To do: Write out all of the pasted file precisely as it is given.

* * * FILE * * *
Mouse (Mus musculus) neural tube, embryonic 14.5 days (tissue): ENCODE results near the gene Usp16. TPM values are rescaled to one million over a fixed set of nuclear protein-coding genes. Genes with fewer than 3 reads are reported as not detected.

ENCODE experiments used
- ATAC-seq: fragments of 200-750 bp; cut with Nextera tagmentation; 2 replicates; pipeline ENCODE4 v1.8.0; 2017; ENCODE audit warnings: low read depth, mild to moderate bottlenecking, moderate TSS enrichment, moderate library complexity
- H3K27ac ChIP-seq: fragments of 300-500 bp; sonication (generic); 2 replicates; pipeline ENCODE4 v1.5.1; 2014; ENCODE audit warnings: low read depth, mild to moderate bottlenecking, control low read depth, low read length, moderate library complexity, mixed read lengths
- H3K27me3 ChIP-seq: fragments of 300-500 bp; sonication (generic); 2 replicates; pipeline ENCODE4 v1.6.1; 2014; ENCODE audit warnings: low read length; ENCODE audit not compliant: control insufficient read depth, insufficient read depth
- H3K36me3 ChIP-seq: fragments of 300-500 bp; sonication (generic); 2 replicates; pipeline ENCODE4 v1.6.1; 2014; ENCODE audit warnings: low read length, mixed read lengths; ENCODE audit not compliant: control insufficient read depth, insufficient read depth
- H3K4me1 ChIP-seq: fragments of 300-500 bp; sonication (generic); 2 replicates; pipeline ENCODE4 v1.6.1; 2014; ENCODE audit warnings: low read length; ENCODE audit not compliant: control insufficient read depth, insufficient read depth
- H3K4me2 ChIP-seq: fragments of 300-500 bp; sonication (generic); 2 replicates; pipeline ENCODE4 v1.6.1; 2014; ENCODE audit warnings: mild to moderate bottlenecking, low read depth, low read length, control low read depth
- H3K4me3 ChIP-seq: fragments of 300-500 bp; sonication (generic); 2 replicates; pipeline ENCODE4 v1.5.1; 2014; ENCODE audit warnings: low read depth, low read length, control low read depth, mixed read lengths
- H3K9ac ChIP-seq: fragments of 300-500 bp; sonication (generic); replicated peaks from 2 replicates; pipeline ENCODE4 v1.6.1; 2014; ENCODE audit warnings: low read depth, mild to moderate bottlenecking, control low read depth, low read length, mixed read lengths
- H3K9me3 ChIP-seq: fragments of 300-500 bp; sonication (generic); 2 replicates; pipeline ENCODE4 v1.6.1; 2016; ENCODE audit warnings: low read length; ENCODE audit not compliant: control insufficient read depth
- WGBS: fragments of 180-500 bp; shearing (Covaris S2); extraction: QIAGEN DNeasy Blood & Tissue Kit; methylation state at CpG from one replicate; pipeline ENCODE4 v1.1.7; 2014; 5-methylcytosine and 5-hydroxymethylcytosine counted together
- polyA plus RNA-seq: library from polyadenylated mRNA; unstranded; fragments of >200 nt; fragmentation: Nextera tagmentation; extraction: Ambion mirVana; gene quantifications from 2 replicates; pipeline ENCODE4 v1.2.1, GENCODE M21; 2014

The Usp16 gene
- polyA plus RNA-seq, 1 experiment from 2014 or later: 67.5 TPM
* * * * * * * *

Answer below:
Mouse (Mus musculus) neural tube, embryonic 14.5 days (tissue): ENCODE results near the gene Usp16. TPM values are rescaled to one million over a fixed set of nuclear protein-coding genes. Genes with fewer than 3 reads are reported as not detected.

ENCODE experiments used
- ATAC-seq: fragments of 200-750 bp; cut with Nextera tagmentation; 2 replicates; pipeline ENCODE4 v1.8.0; 2017; ENCODE audit warnings: low read depth, mild to moderate bottlenecking, moderate TSS enrichment, moderate library complexity
- H3K27ac ChIP-seq: fragments of 300-500 bp; sonication (generic); 2 replicates; pipeline ENCODE4 v1.5.1; 2014; ENCODE audit warnings: low read depth, mild to moderate bottlenecking, control low read depth, low read length, moderate library complexity, mixed read lengths
- H3K27me3 ChIP-seq: fragments of 300-500 bp; sonication (generic); 2 replicates; pipeline ENCODE4 v1.6.1; 2014; ENCODE audit warnings: low read length; ENCODE audit not compliant: control insufficient read depth, insufficient read depth
- H3K36me3 ChIP-seq: fragments of 300-500 bp; sonication (generic); 2 replicates; pipeline ENCODE4 v1.6.1; 2014; ENCODE audit warnings: low read length, mixed read lengths; ENCODE audit not compliant: control insufficient read depth, insufficient read depth
- H3K4me1 ChIP-seq: fragments of 300-500 bp; sonication (generic); 2 replicates; pipeline ENCODE4 v1.6.1; 2014; ENCODE audit warnings: low read length; ENCODE audit not compliant: control insufficient read depth, insufficient read depth
- H3K4me2 ChIP-seq: fragments of 300-500 bp; sonication (generic); 2 replicates; pipeline ENCODE4 v1.6.1; 2014; ENCODE audit warnings: mild to moderate bottlenecking, low read depth, low read length, control low read depth
- H3K4me3 ChIP-seq: fragments of 300-500 bp; sonication (generic); 2 replicates; pipeline ENCODE4 v1.5.1; 2014; ENCODE audit warnings: low read depth, low read length, control low read depth, mixed read lengths
- H3K9ac ChIP-seq: fragments of 300-500 bp; sonication (generic); replicated peaks from 2 replicates; pipeline ENCODE4 v1.6.1; 2014; ENCODE audit warnings: low read depth, mild to moderate bottlenecking, control low read depth, low read length, mixed read lengths
- H3K9me3 ChIP-seq: fragments of 300-500 bp; sonication (generic); 2 replicates; pipeline ENCODE4 v1.6.1; 2016; ENCODE audit warnings: low read length; ENCODE audit not compliant: control insufficient read depth
- WGBS: fragments of 180-500 bp; shearing (Covaris S2); extraction: QIAGEN DNeasy Blood & Tissue Kit; methylation state at CpG from one replicate; pipeline ENCODE4 v1.1.7; 2014; 5-methylcytosine and 5-hydroxymethylcytosine counted together
- polyA plus RNA-seq: library from polyadenylated mRNA; unstranded; fragments of >200 nt; fragmentation: Nextera tagmentation; extraction: Ambion mirVana; gene quantifications from 2 replicates; pipeline ENCODE4 v1.2.1, GENCODE M21; 2014

The Usp16 gene
- polyA plus RNA-seq, 1 experiment from 2014 or later: 67.5 TPM